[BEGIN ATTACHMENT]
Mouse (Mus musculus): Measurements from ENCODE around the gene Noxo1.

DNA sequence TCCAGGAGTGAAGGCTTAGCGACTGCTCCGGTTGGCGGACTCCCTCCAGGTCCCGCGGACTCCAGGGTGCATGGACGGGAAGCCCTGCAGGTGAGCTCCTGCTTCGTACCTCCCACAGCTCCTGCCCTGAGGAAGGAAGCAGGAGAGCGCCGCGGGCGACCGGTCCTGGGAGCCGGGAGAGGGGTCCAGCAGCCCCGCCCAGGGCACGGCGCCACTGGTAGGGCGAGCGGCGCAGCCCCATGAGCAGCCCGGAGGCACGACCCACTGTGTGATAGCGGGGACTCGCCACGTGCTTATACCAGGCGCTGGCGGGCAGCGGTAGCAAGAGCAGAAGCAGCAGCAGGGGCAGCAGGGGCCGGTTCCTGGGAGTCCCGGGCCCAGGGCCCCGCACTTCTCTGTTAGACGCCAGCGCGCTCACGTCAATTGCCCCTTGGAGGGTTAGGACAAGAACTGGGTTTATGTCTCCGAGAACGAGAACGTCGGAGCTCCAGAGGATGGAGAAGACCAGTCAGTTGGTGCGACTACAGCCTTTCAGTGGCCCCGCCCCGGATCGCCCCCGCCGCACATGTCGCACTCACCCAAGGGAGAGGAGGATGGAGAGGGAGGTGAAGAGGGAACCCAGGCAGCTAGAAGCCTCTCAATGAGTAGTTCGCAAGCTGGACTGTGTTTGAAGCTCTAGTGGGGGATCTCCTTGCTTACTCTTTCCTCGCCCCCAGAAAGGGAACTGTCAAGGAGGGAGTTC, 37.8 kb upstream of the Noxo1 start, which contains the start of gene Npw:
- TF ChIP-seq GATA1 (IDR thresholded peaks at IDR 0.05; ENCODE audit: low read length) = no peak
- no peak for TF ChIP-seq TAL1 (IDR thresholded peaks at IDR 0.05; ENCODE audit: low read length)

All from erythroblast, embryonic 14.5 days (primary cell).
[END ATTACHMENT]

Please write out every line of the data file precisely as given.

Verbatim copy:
Mouse (Mus musculus): Measurements from ENCODE around the gene Noxo1.

DNA sequence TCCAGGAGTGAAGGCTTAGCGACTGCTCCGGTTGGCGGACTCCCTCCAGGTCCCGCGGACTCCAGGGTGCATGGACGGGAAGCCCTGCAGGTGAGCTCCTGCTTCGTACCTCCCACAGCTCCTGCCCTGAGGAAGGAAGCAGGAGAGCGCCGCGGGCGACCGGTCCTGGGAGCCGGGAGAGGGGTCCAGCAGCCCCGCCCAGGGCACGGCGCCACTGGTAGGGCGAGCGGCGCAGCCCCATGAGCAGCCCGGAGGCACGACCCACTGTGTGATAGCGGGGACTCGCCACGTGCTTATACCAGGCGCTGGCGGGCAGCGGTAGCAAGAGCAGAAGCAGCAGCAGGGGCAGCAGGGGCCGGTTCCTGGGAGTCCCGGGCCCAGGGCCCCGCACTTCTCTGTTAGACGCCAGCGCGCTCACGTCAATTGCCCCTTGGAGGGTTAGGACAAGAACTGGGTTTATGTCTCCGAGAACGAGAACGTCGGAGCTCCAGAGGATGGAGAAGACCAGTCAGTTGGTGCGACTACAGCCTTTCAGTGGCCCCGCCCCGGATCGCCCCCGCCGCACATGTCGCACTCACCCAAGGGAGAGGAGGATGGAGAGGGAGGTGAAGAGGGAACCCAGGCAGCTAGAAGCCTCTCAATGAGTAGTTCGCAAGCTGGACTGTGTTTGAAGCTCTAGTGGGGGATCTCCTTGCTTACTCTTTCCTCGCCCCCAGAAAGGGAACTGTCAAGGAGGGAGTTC, 37.8 kb upstream of the Noxo1 start, which contains the start of gene Npw:
- TF ChIP-seq GATA1 (IDR thresholded peaks at IDR 0.05; ENCODE audit: low read length) = no peak
- no peak for TF ChIP-seq TAL1 (IDR thresholded peaks at IDR 0.05; ENCODE audit: low read length)

All from erythroblast, embryonic 14.5 days (primary cell).